2020 Voters Guide


For those living outside of Washington State

We hope that the information included in this guide on topics such as the Presidential Race, the roles and responsibilities of various positions, and other information will be of interest and use to you. You can also reach out to candidates in your local area and ask them the questions we posed to each candidate in producing this Guide.

Discover Your Districts!

Each address has an assigned Legislative (State) and Congressional (Federal) district. Click on the link below to use the Districts Finder Tool to find out which districts you reside in. Just type in your address, select “Legislative” or “Congressional” under District Type, and click “Find My District.”

About Districts: 

Every 10 years, since 1790, the United States has conducted the U.S. Census which counts every person. States are divided into districts that contain approximately equal numbers of people for the purposes of voting and equal representation at the Federal and State levels. Population data from the U.S. Census is used to divide people into voting districts of approximately equal population. The boundaries are adjusted using Census data every 10 years.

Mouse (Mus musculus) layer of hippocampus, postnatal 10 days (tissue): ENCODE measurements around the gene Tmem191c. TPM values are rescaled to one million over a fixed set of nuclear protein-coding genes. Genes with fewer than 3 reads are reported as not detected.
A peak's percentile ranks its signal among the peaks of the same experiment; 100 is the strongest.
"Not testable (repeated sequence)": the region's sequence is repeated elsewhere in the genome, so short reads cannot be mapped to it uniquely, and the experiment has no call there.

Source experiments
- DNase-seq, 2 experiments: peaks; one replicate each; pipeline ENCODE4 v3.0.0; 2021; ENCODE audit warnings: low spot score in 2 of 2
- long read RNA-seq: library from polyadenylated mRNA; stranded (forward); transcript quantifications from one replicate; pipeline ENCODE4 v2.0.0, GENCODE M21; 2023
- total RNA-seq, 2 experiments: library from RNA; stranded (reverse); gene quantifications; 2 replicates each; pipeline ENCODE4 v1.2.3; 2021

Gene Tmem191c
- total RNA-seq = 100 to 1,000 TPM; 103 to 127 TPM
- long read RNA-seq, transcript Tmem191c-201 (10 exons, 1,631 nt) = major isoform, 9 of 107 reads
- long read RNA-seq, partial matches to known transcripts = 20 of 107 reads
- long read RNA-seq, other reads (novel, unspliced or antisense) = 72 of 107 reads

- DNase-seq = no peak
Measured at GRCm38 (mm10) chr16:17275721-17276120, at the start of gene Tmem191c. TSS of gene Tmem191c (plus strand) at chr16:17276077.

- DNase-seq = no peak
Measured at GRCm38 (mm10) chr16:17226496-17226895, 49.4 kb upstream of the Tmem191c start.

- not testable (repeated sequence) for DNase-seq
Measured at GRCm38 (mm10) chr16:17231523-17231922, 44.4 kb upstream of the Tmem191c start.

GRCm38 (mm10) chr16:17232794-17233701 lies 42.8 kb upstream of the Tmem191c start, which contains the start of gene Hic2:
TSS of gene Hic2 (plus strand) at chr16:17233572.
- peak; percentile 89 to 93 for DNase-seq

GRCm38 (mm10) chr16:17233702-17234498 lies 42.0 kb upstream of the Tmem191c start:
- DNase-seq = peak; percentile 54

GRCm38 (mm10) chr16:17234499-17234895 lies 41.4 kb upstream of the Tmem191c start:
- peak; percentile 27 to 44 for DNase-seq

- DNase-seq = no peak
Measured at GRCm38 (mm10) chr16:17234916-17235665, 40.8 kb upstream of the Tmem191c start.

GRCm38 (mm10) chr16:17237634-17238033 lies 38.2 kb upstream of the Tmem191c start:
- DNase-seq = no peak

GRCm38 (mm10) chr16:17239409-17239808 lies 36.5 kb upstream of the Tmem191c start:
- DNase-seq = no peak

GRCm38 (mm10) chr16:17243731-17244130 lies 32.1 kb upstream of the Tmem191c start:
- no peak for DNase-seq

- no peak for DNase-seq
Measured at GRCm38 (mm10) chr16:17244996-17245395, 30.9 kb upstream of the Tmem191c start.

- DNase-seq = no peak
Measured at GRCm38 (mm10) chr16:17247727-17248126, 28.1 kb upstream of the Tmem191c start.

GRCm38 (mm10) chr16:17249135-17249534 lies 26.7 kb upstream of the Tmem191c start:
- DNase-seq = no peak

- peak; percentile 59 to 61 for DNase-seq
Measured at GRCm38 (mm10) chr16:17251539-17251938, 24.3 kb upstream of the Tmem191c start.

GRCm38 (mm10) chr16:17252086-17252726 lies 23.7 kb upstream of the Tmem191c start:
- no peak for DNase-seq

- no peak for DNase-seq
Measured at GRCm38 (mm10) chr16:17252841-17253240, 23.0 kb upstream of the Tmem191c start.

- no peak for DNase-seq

Legislative Districts

Washington has 49 legislative districts, each with a population of approximately 137,000 people.

Note: To determine which legislative districts to cover in this Voters Guide, the Governmental Affairs & Special Projects team worked with the Tribe’s GIS team to determine which 3 legislative districts the most Tribal Members live in (Districts 5, 38, & 39). In the 2012 and 2016 Voters Guides only District 5 was included so we are excited to now include two additional Districts!

Congressional Districts

The 435 seats in the U.S. House of Representatives are redistributed among the 50 states every ten years following the Census. Each state receives at least one congressional seat. The remaining 385 seats are divided or “apportioned” according to the state population. While Washington had 9 Congressional districts for many years, the 2010 Census data information for Washington reflected state growth and with that growth Washington earned a tenth congressional seat. There are 10 total Congressional districts in Washington State, each with a population of approximately 672,000 people.

All 10 of Washington’s Congressional Districts are covered in this Voters Guide